3. Zero Leading Power Factor Load

Consider a purely capacitive load connected to the alternator having zero leading power factor. This means that armature current Iaph driven by Eph, leads Eph by 90o, which is the power factor angle Φ. Induced e.m.f. Eph lags Φf by 90o while Iaph and Φa are always in the same direction. the armature flux and the main field flux are in the same direction

• As this effect adds the flux to the main flux, greater e.m.f. gets induced in the armature. Hence there is increase in the terminal voltage for leading power factor loads.

Phasor Diagram for Synchronous Generator/Alternator

Phasor Diagram of loaded Alternator Ef which denotes excitation voltage Vt which denotes terminal voltage Ia which denotes the armature current θ which denotes the phase angle between Vt and Ia ᴪ which denotes the angle between the Ef and Ia δ which denotes the angle between the Ef and Vt ra which denotes the armature per phase resistance Two important points: (1) If a machine is working as a synchronous generator then direction of Ia will be in phase to that of the Ef. (2) Phasor Ef is always ahead of Vt.

Lagging PF

Unity PF

Leading PF

a. Alternator at Lagging PF Ef by first taking the component of the Vt in the direction of Ia Component of Vt in the direction of Ia is Vtcosθ , Total voltage drop is (Vtcosθ+Iara) along the Ia. we can calculate the voltage drop along the direction perpendicular to Ia. The total voltage drop perpendicular to Ia is (Vtsinθ+IaXs). With the help of triangle BOD in the first phasor diagram we can write the expression for Ef as

b. Alternator at Unity PF

Ef by first taking the component of the Vt in the direction of Ia. θ = 0 hence we have ᴪ=δ. With the help of triangle BOD in the second phasor diagram we can directly write the expression for Ef as

c. Alternator at Leading PF

Component in the direction of Ia is Vtcosθ. As the direction of Ia is same to that of the Vt thus the total voltage drop is (Vtcosθ+Iara). Similarly we can write expression for the voltage drop along the direction perpendicular to Ia. The total voltage drop comes out to be (Vtsinθ-IaXs). With the help of triangle BOD in the first phasor diagram we can write the expression for Ef as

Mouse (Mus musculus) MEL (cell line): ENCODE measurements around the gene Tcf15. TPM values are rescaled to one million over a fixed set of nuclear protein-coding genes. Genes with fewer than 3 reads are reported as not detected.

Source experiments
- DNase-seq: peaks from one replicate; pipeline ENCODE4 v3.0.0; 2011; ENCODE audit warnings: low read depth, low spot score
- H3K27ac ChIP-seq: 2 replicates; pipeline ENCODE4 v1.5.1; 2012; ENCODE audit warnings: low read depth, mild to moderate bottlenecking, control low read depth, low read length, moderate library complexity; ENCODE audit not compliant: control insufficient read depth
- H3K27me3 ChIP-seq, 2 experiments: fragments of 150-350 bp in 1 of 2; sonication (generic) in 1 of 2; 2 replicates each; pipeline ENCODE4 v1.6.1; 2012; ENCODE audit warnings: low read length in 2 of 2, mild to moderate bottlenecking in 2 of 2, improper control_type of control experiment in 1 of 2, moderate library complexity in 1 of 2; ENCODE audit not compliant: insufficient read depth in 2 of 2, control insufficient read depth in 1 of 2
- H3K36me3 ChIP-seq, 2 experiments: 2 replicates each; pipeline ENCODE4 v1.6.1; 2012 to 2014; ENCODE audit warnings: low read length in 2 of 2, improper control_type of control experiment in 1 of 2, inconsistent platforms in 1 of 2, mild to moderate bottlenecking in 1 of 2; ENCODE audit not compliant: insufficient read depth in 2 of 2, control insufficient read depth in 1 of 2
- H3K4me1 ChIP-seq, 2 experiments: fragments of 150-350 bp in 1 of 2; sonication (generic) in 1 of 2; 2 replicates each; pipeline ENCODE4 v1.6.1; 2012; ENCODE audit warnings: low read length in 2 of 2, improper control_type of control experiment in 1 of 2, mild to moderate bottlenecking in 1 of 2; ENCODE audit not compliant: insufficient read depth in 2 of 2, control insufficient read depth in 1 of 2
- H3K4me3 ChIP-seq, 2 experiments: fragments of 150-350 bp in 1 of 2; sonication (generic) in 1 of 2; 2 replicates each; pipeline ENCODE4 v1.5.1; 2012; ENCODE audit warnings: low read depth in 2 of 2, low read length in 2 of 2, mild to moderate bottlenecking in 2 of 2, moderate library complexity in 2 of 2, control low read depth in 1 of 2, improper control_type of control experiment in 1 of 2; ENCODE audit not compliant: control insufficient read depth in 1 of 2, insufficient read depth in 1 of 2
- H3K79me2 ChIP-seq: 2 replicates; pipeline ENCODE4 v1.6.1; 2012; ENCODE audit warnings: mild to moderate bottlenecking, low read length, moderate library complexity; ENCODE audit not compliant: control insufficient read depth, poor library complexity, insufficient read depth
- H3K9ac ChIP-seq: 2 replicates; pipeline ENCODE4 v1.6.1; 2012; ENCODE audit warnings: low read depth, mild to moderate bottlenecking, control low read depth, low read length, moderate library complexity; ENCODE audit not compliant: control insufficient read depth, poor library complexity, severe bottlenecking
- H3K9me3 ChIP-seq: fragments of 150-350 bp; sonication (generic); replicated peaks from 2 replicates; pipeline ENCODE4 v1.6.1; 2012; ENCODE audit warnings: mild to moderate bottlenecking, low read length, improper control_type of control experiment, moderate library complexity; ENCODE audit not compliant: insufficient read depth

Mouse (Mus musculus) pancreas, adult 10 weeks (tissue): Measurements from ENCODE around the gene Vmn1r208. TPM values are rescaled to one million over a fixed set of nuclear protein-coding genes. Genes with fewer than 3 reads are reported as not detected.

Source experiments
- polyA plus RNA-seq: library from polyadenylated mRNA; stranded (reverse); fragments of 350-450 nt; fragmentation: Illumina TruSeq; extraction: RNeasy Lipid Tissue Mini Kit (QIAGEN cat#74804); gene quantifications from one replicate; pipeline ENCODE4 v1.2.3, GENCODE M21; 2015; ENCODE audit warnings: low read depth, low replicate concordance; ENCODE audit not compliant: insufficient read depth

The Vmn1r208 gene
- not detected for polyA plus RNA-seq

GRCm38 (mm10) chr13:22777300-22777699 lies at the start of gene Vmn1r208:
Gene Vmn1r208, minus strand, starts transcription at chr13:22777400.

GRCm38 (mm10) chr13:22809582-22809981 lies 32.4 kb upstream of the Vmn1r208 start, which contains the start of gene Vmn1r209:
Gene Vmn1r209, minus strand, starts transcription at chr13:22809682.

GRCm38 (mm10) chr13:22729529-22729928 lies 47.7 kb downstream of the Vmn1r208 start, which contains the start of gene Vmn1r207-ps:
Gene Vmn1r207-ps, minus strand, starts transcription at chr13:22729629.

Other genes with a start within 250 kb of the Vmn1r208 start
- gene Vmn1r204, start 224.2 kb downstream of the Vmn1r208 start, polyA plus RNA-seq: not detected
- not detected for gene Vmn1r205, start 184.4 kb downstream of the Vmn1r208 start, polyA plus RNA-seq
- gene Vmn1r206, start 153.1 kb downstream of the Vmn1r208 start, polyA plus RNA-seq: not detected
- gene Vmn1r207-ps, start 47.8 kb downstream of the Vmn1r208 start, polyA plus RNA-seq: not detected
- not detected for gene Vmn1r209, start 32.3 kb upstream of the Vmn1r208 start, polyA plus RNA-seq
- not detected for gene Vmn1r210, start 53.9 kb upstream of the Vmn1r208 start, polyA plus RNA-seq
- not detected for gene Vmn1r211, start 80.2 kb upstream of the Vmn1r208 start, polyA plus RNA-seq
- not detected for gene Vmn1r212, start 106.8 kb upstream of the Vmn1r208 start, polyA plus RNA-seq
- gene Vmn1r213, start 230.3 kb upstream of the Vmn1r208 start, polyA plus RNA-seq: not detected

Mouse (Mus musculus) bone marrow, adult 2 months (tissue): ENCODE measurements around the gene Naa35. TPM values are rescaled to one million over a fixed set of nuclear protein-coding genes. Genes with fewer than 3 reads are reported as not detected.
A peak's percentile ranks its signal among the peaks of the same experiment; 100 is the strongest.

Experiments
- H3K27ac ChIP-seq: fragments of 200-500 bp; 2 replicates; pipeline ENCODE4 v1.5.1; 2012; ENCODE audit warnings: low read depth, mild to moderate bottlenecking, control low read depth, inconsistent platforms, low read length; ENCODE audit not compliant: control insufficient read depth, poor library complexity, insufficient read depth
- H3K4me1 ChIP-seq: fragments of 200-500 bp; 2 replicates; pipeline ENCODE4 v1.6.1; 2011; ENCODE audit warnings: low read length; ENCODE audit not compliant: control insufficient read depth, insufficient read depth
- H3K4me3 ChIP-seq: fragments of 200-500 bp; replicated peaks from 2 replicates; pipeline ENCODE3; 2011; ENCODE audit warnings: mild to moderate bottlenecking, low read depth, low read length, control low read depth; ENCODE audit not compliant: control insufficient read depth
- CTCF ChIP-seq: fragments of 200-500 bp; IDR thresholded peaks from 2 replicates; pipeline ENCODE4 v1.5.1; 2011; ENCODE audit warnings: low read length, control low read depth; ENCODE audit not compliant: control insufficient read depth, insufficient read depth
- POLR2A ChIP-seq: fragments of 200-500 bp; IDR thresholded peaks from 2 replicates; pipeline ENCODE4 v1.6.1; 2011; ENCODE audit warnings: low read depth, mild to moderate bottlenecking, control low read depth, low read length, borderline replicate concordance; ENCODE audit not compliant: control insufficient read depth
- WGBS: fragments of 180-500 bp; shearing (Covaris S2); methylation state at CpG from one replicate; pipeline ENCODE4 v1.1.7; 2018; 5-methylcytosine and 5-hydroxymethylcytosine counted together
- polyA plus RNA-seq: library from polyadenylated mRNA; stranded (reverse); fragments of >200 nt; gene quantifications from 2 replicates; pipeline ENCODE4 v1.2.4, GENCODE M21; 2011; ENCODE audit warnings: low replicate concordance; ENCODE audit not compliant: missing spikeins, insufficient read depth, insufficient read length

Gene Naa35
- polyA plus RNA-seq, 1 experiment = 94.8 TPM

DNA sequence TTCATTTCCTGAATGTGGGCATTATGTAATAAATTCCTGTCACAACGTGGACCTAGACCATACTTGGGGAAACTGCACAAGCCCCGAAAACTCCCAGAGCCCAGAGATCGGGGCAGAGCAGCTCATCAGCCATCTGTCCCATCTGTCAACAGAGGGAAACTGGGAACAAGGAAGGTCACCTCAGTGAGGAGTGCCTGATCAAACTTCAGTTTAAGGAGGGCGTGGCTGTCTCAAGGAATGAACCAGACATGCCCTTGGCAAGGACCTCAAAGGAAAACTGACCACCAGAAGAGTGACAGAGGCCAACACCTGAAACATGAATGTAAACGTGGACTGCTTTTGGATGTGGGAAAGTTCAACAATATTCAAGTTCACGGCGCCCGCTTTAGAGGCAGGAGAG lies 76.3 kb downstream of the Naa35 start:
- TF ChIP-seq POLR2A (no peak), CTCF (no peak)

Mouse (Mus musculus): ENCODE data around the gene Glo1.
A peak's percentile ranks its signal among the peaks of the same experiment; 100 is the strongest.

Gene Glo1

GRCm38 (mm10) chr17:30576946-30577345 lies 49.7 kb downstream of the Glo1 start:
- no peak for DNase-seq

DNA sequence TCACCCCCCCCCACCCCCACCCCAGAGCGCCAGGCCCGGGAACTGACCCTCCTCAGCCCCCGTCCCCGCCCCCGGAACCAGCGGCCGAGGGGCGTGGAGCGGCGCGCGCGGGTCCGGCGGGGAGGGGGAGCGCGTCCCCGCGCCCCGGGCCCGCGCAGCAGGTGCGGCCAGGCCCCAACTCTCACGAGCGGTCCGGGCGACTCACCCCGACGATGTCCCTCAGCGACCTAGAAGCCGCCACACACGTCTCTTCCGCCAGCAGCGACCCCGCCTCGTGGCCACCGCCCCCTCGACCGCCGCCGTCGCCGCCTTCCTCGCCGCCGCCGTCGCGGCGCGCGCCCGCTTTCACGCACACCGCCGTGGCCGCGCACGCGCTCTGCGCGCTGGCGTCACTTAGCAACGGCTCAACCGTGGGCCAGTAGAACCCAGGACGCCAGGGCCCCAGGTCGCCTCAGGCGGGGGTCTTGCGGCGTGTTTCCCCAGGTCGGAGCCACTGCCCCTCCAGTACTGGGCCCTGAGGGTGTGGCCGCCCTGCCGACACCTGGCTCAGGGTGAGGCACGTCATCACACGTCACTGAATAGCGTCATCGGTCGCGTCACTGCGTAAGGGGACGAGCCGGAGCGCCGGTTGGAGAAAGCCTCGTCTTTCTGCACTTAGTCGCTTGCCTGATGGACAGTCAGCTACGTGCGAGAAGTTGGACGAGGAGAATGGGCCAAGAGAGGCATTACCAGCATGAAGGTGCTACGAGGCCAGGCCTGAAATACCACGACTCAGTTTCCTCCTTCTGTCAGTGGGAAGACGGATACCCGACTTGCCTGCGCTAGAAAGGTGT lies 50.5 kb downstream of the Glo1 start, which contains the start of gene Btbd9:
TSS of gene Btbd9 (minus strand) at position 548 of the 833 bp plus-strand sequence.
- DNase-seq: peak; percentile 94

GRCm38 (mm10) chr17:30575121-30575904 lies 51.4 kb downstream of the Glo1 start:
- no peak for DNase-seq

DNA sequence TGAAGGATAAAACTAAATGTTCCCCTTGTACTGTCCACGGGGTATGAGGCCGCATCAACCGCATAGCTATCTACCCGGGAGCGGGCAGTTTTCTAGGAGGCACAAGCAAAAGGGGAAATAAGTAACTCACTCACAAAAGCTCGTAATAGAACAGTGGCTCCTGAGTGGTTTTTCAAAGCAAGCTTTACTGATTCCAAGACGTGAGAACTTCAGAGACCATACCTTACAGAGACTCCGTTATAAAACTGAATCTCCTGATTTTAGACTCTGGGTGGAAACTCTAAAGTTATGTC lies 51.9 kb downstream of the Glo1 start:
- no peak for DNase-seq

Determination of the parameters of the equivalent circuit from test data The equivalent circuit of a synchronous generator that has been derived contains three quantities that must be determined in order to completely describe the behaviour of a real synchronous generator: The saturation characteristic: relationship between If and φ (and therefore between If and Ef) The synchronous reactance, Xs The armature resistance, Ra

VOLTAGE REGULATION Voltage regulation of an alternator is defined as the rise in terminal voltage of the machine expressed as a fraction of percentage of the initial voltage when specified load at a particular power factor is reduced to zero, the speed and excitation remaining unchanged.

Voltage Regulation A convenient way to compare the voltage behaviour of two generators is by their voltage regulation (VR). The VR of a synchronous generator at a given load, power factor, and at rated speed is defined as

VR =

Enl − V fl V fl

× 100%

Voltage Regulation Case 1: Lagging power factor: A generator operating at a lagging power factor has a positive voltage regulation.

Case 2: Unity power factor: A generator operating at a unity power factor has a small positive voltage regulation.

Case 3: Leading power factor: A generator operating at a leading power factor has a negative voltage regulation.

Voltage Regulation This value may be readily determined from the phasor diagram for full load operation. If the regulation is excessive, automatic control of field current may be employed to maintain a nearly constant terminal voltage as load varies

Methods of Determination of voltage regulation

Methods of Determination of voltage regulation Synchronous Impedance Method / E.M.F. Method Ampere-turns method / M.M.F. method ZPF(Zero Power Factor) Method / Potier ASA Method

1. Synchronous Impedance Method / E.M.F. Method The method is also called E.M.F. method of determining the regulation. The method requires following data to calculate the regulation. 1. The armature resistance per phase (Ra). 2. Open circuit characteristics which is the graph of open circuit voltage against the field current. This is possible by conducting open circuit test on the alternator. 3. Short circuit characteristics which is the graph of short circuit current against field current. This is possible by conducting short circuit test on the alternator.

The alternator is coupled to a prime mover capable of driving the alternator at its synchronous speed. The armature is connected to the terminals of a switch. The other terminals of the switch are short circuited through an ammeter. The voltmeter is connected across the lines to measure the open circuit voltage of the alternator. The field winding is connected to a suitable d.c. supply with rheostat connected in series. The field excitation i.e. field current can be varied with the help of this rheostat. The circuit diagram is shown in the Fig.